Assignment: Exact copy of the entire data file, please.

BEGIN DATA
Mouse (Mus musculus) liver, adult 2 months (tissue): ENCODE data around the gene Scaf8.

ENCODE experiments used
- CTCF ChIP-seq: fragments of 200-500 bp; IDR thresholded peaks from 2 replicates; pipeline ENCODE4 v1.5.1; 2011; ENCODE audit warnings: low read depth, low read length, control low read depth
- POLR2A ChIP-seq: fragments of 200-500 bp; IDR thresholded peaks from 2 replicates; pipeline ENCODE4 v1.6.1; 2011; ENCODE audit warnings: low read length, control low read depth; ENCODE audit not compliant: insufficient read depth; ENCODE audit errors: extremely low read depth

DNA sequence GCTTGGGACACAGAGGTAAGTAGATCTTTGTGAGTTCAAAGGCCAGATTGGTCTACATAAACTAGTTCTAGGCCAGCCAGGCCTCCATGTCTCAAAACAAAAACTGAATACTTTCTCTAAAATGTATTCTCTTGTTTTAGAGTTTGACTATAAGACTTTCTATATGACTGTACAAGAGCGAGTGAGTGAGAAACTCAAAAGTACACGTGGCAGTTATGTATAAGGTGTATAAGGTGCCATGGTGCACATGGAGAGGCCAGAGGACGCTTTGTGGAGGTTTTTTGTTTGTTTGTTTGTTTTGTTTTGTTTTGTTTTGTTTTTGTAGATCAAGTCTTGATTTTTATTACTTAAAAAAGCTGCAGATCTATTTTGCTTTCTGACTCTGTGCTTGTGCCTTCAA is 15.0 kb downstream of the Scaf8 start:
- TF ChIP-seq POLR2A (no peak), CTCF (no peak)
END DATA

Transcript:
Mouse (Mus musculus) liver, adult 2 months (tissue): ENCODE data around the gene Scaf8.

ENCODE experiments used
- CTCF ChIP-seq: fragments of 200-500 bp; IDR thresholded peaks from 2 replicates; pipeline ENCODE4 v1.5.1; 2011; ENCODE audit warnings: low read depth, low read length, control low read depth
- POLR2A ChIP-seq: fragments of 200-500 bp; IDR thresholded peaks from 2 replicates; pipeline ENCODE4 v1.6.1; 2011; ENCODE audit warnings: low read length, control low read depth; ENCODE audit not compliant: insufficient read depth; ENCODE audit errors: extremely low read depth

DNA sequence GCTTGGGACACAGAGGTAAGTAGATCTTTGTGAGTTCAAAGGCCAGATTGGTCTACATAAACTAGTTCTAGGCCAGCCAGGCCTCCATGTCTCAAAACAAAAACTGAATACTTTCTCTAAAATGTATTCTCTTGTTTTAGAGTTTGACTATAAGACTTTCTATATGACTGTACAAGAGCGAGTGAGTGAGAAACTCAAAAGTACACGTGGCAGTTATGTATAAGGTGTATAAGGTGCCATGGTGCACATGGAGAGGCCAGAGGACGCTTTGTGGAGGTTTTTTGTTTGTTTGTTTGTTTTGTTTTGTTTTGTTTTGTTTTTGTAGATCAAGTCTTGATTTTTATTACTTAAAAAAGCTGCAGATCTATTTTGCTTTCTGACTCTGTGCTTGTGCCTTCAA is 15.0 kb downstream of the Scaf8 start:
- TF ChIP-seq POLR2A (no peak), CTCF (no peak)